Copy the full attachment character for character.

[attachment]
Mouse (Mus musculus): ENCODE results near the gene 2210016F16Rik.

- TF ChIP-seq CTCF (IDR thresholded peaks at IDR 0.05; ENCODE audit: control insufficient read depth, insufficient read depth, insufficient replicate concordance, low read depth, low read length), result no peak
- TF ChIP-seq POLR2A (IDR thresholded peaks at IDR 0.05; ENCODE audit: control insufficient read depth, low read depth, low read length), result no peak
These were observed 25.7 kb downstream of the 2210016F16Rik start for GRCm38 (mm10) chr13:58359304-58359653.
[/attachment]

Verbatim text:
Mouse (Mus musculus): ENCODE results near the gene 2210016F16Rik.

- TF ChIP-seq CTCF (IDR thresholded peaks at IDR 0.05; ENCODE audit: control insufficient read depth, insufficient read depth, insufficient replicate concordance, low read depth, low read length), result no peak
- TF ChIP-seq POLR2A (IDR thresholded peaks at IDR 0.05; ENCODE audit: control insufficient read depth, low read depth, low read length), result no peak
These were observed 25.7 kb downstream of the 2210016F16Rik start for GRCm38 (mm10) chr13:58359304-58359653.